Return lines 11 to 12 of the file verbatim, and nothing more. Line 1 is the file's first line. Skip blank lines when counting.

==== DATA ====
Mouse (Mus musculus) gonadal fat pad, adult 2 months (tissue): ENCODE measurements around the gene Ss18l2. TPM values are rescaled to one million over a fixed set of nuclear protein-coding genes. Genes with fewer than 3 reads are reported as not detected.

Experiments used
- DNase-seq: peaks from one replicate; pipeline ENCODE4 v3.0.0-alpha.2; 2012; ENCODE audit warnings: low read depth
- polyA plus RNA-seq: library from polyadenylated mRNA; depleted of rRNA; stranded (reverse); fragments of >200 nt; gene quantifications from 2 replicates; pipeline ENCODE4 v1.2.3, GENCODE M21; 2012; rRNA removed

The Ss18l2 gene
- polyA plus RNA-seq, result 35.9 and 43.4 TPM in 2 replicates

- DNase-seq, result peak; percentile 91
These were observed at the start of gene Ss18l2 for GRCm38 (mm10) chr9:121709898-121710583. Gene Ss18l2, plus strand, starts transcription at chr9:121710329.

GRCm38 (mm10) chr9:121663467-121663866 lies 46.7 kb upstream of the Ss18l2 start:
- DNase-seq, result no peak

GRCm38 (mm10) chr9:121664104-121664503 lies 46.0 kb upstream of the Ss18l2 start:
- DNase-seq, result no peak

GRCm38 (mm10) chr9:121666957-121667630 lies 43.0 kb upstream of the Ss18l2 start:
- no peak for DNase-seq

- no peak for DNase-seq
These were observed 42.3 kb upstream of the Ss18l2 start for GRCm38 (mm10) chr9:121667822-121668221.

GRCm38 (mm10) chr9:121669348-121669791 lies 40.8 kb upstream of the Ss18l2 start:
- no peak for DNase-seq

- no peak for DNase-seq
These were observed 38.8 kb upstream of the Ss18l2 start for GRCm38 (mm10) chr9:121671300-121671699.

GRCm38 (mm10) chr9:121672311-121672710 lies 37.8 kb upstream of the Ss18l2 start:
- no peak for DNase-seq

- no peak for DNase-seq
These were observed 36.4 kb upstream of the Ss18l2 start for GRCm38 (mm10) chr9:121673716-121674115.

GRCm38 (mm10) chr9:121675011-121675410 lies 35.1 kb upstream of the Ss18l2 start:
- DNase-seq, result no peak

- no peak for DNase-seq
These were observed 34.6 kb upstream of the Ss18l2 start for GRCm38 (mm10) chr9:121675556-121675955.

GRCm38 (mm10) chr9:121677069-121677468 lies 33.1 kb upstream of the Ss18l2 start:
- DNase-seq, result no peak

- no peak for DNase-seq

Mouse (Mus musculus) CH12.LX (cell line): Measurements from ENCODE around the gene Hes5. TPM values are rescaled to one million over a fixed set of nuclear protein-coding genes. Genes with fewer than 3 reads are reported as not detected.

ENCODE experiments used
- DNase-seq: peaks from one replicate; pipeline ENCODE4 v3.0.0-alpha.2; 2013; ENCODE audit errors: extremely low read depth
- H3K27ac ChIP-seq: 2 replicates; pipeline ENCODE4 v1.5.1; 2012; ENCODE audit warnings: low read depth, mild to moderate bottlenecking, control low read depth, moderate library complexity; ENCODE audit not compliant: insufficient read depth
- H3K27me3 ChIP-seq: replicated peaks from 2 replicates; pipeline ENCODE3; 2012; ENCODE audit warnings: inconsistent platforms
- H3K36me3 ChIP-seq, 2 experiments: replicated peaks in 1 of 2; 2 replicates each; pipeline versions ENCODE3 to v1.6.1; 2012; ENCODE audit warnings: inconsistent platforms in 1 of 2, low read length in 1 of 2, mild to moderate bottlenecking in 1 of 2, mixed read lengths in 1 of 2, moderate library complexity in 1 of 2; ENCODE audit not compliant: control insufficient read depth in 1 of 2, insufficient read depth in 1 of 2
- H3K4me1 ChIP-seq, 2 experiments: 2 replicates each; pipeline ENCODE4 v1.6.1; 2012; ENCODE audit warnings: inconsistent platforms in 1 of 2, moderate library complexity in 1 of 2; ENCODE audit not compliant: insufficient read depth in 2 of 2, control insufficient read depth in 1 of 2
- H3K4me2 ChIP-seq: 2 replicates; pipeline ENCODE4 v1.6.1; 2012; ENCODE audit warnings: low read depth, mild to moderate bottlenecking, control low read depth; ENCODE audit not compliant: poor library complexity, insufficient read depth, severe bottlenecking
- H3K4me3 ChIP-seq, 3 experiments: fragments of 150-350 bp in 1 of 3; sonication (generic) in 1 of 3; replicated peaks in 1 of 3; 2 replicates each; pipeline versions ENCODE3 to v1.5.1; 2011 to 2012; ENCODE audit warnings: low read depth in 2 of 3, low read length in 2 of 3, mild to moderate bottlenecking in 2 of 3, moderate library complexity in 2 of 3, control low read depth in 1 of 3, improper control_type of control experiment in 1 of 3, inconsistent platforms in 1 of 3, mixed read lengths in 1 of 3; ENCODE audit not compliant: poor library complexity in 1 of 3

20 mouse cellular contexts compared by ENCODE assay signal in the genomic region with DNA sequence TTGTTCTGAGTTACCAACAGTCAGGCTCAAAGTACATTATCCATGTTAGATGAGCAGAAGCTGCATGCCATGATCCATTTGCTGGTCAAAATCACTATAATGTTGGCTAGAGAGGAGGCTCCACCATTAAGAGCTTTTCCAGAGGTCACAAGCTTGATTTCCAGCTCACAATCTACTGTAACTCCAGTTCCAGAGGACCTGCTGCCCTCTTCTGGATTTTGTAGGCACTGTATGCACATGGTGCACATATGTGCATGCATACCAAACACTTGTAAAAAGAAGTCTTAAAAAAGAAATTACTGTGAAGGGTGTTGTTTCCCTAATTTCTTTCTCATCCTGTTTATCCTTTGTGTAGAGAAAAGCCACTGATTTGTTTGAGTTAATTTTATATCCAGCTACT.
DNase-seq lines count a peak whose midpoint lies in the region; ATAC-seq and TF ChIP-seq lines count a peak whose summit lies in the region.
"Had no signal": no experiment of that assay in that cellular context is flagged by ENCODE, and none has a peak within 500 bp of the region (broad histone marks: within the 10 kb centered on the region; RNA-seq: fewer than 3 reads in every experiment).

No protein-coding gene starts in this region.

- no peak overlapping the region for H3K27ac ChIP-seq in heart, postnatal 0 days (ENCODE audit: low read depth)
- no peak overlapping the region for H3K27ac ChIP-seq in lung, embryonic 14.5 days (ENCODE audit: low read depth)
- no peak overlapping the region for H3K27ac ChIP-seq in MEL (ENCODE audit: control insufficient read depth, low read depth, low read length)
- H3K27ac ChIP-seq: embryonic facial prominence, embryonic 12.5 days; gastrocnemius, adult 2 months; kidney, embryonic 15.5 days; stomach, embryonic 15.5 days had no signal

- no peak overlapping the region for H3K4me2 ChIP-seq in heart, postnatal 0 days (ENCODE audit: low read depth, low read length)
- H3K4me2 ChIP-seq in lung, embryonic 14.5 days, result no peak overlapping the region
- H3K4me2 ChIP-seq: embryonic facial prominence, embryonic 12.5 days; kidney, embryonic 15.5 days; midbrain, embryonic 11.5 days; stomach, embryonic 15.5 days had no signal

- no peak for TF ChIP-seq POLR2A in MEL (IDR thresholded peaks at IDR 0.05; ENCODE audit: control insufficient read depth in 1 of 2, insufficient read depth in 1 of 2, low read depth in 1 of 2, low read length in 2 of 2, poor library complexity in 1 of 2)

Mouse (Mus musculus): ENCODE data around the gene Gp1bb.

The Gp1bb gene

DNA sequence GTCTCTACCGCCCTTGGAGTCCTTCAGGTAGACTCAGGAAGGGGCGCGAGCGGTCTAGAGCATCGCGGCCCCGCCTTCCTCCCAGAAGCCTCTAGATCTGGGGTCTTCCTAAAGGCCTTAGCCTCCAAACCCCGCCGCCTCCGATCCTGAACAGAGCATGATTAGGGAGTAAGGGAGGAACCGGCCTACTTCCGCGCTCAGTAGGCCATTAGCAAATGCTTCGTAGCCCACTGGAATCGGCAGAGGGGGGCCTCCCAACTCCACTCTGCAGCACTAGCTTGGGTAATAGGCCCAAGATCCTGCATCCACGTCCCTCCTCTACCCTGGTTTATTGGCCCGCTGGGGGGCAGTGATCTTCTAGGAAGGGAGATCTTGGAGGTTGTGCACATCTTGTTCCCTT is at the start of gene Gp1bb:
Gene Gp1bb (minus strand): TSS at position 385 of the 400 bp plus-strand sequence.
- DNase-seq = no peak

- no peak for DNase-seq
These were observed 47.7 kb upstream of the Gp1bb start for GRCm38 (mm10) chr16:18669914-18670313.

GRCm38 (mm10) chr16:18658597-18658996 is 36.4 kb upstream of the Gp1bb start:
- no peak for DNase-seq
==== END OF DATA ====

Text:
GRCm38 (mm10) chr9:121664104-121664503 lies 46.0 kb upstream of the Ss18l2 start:
- DNase-seq, result no peak